I’m fairly certain that autumn was designed so that the Pacific North West could show off it’s beauty. Striking as Vancouver is all year round, in autumn it is something else again. The whole city has burst into fiery reds and oranges set agains perfect blue skies. Here, I think it is my favourite time of year. Days are getting shorter, but there is something cosy about being inside when it’s dark out, especially after a day in the sun. And it’s never too hot for tea which is a definite perk.
But what strikes me most at the moment is the light. The sun is lower in the sky which means that it seems to shimmer through trees at all times of day. Striking anything in it’s path with glowing light at angles that create intriguing, long shadows, and the light in the morning makes you forgive the shorter days for having you up before dawn as you watch the sky change colours whilst eating porridge and drinking tea.
I will leave my final words to Barbara Kingsolver who describes autumn perfectly in a letter from Harrison Shepherd to Frieda Kahlo in her book ‘The Lacuna’.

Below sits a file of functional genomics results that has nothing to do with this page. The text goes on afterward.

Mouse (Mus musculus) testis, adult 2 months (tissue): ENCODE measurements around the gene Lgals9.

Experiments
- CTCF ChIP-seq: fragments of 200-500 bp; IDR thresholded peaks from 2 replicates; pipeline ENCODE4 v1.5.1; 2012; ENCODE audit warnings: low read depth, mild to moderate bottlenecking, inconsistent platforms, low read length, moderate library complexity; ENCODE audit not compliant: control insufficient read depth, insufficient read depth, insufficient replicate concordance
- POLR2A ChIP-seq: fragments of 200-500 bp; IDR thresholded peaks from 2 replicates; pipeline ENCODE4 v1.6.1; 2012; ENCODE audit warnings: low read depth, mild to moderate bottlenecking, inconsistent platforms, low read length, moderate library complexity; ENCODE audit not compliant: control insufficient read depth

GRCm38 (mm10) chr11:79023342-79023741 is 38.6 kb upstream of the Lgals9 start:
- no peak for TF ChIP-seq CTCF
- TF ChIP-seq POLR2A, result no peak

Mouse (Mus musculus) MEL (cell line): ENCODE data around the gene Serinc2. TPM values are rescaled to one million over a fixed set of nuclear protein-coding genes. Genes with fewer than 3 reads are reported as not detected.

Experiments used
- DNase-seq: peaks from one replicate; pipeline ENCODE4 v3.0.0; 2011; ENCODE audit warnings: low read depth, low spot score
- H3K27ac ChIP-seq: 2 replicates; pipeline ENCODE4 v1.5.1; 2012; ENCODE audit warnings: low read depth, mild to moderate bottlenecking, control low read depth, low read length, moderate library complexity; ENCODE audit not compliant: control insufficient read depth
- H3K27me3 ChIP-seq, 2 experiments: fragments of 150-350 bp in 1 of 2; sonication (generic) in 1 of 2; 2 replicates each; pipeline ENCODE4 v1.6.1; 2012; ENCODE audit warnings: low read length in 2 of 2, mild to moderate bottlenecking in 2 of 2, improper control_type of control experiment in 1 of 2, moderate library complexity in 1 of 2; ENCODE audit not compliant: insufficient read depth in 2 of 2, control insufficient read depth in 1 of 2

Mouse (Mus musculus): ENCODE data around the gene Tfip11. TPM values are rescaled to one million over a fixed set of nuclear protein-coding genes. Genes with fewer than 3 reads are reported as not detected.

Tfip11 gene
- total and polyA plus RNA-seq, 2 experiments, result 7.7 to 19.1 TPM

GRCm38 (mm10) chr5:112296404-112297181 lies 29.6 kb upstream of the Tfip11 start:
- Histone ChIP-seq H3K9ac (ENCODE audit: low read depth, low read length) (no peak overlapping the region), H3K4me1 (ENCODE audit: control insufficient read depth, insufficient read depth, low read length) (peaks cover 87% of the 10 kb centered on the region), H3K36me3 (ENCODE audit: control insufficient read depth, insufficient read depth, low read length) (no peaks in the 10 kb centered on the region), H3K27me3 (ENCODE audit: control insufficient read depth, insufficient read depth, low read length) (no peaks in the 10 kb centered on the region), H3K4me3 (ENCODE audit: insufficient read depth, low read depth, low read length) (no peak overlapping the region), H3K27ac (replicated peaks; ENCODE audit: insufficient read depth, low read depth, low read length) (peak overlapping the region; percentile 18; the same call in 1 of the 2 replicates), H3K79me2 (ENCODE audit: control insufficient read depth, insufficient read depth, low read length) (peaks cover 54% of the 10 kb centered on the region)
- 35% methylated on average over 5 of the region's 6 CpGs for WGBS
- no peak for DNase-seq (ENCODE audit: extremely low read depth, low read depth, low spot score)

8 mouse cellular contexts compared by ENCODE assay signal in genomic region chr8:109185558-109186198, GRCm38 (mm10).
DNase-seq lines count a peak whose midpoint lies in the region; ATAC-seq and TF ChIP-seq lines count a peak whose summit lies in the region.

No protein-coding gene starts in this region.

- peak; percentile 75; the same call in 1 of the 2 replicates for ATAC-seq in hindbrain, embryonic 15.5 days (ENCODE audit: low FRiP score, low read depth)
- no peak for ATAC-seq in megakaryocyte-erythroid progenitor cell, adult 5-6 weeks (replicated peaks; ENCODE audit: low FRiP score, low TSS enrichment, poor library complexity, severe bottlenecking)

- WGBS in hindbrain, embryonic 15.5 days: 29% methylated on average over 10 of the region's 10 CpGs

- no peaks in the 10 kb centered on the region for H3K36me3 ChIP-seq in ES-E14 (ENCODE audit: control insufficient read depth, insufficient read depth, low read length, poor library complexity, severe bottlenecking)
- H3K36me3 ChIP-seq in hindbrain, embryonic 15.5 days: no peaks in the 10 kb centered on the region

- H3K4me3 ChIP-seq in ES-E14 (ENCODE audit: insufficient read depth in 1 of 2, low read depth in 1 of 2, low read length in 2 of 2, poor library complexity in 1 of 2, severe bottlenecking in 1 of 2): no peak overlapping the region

“A glittering shower falls at a slant across my window. Some form of god has come to visit our dark autumnal tunnel, like Zeus himself a beam of light to impregnate Danae. In this case, it is not really glittering light but beech leaves. You’ve never seen anything as dramatic as these American trees, dying their thousand deaths. The giant beech next door intends to shover off every hear of its pelt. The world strops and goes naked, the full year of arboreal effort piling on the sidewalks in flat, damp strata. The earth smells of smoke and rainstorms, calling everything to come back, lie down, submit to a quiet, mouldy return to the cradle of origins.”